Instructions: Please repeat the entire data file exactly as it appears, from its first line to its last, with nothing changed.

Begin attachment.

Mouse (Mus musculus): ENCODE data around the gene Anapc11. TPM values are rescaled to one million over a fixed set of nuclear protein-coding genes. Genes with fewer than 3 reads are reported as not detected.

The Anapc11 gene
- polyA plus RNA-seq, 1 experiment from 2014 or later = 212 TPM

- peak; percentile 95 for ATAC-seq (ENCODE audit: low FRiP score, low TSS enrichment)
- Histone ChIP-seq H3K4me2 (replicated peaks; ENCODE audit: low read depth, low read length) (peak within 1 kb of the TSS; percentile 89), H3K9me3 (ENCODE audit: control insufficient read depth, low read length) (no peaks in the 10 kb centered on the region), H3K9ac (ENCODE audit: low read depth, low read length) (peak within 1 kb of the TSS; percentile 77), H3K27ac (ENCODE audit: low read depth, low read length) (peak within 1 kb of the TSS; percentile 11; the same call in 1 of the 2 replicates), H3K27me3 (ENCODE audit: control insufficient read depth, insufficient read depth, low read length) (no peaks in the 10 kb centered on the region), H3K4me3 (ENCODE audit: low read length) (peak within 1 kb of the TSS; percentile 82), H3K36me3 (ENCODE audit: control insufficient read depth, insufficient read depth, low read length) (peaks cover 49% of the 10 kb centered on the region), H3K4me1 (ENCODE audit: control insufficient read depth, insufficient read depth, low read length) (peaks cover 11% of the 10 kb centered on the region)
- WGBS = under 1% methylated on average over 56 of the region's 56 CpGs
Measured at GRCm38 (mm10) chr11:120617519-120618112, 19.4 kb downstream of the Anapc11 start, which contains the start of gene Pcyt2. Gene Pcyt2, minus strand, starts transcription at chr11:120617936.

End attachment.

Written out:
Mouse (Mus musculus): ENCODE data around the gene Anapc11. TPM values are rescaled to one million over a fixed set of nuclear protein-coding genes. Genes with fewer than 3 reads are reported as not detected.

The Anapc11 gene
- polyA plus RNA-seq, 1 experiment from 2014 or later = 212 TPM

- peak; percentile 95 for ATAC-seq (ENCODE audit: low FRiP score, low TSS enrichment)
- Histone ChIP-seq H3K4me2 (replicated peaks; ENCODE audit: low read depth, low read length) (peak within 1 kb of the TSS; percentile 89), H3K9me3 (ENCODE audit: control insufficient read depth, low read length) (no peaks in the 10 kb centered on the region), H3K9ac (ENCODE audit: low read depth, low read length) (peak within 1 kb of the TSS; percentile 77), H3K27ac (ENCODE audit: low read depth, low read length) (peak within 1 kb of the TSS; percentile 11; the same call in 1 of the 2 replicates), H3K27me3 (ENCODE audit: control insufficient read depth, insufficient read depth, low read length) (no peaks in the 10 kb centered on the region), H3K4me3 (ENCODE audit: low read length) (peak within 1 kb of the TSS; percentile 82), H3K36me3 (ENCODE audit: control insufficient read depth, insufficient read depth, low read length) (peaks cover 49% of the 10 kb centered on the region), H3K4me1 (ENCODE audit: control insufficient read depth, insufficient read depth, low read length) (peaks cover 11% of the 10 kb centered on the region)
- WGBS = under 1% methylated on average over 56 of the region's 56 CpGs
Measured at GRCm38 (mm10) chr11:120617519-120618112, 19.4 kb downstream of the Anapc11 start, which contains the start of gene Pcyt2. Gene Pcyt2, minus strand, starts transcription at chr11:120617936.